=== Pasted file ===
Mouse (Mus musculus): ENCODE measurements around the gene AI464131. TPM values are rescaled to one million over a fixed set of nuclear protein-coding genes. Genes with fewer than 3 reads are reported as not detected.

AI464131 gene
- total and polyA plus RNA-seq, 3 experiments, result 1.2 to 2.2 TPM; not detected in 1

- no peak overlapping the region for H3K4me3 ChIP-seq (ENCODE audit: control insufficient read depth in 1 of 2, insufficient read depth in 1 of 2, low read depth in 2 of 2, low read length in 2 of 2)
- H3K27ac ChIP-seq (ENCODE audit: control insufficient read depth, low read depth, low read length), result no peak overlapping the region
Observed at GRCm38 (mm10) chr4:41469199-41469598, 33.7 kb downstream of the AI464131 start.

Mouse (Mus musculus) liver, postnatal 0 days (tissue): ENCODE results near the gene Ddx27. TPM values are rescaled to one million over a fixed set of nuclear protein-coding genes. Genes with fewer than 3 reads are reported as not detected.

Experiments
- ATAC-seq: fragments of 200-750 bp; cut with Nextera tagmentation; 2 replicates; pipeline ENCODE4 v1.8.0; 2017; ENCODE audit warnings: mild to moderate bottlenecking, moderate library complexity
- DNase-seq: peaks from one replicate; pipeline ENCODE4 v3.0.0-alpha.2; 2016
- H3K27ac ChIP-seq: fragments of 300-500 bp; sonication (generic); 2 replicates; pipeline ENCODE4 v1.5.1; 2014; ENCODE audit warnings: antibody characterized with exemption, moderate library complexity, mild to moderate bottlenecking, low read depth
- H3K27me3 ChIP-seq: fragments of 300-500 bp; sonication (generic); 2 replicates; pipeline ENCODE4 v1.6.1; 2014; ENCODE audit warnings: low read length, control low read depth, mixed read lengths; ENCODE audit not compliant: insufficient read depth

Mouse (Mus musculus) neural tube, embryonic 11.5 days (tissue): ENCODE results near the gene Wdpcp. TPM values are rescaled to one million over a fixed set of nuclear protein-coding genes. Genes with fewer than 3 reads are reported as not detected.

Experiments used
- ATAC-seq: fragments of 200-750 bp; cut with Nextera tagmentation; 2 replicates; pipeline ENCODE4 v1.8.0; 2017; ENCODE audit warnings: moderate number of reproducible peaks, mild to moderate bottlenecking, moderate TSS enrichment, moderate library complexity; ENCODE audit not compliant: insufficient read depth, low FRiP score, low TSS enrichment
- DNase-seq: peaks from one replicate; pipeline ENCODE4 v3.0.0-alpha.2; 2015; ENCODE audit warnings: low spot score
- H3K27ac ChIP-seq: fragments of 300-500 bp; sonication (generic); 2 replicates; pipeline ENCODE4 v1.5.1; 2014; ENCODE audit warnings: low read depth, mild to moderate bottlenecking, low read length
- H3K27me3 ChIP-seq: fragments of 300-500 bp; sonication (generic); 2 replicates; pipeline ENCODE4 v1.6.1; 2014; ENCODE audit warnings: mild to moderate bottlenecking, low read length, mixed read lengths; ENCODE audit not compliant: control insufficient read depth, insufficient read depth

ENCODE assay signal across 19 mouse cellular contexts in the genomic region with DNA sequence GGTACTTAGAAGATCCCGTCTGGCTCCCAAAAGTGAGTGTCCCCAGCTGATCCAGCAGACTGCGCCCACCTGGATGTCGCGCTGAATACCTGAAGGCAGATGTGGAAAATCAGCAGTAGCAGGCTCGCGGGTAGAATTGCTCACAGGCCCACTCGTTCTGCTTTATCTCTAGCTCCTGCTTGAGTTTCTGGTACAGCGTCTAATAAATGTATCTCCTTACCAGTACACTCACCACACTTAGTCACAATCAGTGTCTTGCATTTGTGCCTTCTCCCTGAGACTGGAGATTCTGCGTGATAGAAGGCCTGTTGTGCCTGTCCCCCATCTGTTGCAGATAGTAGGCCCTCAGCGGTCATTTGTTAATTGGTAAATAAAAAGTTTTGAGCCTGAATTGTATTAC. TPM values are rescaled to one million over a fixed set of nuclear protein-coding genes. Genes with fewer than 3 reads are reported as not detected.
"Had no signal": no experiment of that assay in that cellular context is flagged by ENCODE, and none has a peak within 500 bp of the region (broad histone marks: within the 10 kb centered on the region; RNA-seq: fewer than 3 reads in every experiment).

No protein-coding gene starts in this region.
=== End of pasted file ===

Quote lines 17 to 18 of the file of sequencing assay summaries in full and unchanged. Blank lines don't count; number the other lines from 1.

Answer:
- H3K27ac ChIP-seq: fragments of 300-500 bp; sonication (generic); 2 replicates; pipeline ENCODE4 v1.5.1; 2014; ENCODE audit warnings: low read depth, mild to moderate bottlenecking, low read length
- H3K27me3 ChIP-seq: fragments of 300-500 bp; sonication (generic); 2 replicates; pipeline ENCODE4 v1.6.1; 2014; ENCODE audit warnings: mild to moderate bottlenecking, low read length, mixed read lengths; ENCODE audit not compliant: control insufficient read depth, insufficient read depth